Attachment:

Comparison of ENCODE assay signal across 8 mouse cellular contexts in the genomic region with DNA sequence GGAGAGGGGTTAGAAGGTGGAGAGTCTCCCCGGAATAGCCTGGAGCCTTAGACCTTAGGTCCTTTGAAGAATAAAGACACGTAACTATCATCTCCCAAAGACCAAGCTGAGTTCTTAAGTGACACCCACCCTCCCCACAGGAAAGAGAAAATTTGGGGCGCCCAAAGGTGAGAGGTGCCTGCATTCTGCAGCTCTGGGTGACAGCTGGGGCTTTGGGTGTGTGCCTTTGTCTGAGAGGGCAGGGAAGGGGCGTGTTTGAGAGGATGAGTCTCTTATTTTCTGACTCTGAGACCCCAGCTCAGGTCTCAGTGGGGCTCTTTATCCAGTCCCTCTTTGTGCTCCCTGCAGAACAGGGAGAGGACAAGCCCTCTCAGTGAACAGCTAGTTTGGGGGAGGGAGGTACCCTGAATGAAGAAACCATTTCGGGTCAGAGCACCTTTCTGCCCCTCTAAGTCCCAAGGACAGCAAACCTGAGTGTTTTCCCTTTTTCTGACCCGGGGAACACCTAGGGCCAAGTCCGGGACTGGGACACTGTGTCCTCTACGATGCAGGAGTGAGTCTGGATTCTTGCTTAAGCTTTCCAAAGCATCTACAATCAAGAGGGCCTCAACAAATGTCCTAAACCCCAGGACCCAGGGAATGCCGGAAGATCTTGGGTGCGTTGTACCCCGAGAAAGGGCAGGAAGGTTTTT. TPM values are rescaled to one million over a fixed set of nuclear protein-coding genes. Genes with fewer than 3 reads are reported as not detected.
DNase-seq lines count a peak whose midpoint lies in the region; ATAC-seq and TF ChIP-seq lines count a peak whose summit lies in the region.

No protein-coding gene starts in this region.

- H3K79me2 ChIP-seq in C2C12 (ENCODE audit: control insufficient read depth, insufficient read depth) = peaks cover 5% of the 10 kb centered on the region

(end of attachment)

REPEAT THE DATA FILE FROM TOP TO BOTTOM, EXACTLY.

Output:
Comparison of ENCODE assay signal across 8 mouse cellular contexts in the genomic region with DNA sequence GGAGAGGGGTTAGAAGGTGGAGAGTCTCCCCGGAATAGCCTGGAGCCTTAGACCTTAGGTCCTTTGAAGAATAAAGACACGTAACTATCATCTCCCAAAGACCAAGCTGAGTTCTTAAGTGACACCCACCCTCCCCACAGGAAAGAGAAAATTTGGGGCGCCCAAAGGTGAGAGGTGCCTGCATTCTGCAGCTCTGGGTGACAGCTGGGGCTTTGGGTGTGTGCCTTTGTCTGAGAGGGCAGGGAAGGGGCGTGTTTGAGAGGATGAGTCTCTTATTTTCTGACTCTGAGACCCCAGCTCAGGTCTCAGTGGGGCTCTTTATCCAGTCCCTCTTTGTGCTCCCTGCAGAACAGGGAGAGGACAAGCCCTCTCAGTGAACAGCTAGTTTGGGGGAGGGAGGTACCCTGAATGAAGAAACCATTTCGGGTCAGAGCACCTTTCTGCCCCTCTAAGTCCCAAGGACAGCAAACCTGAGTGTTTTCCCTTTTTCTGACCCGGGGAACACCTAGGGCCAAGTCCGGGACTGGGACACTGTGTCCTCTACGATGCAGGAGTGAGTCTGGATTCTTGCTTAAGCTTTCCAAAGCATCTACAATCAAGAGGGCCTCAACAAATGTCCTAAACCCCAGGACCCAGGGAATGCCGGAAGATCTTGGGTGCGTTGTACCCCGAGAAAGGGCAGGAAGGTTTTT. TPM values are rescaled to one million over a fixed set of nuclear protein-coding genes. Genes with fewer than 3 reads are reported as not detected.
DNase-seq lines count a peak whose midpoint lies in the region; ATAC-seq and TF ChIP-seq lines count a peak whose summit lies in the region.

No protein-coding gene starts in this region.

- H3K79me2 ChIP-seq in C2C12 (ENCODE audit: control insufficient read depth, insufficient read depth) = peaks cover 5% of the 10 kb centered on the region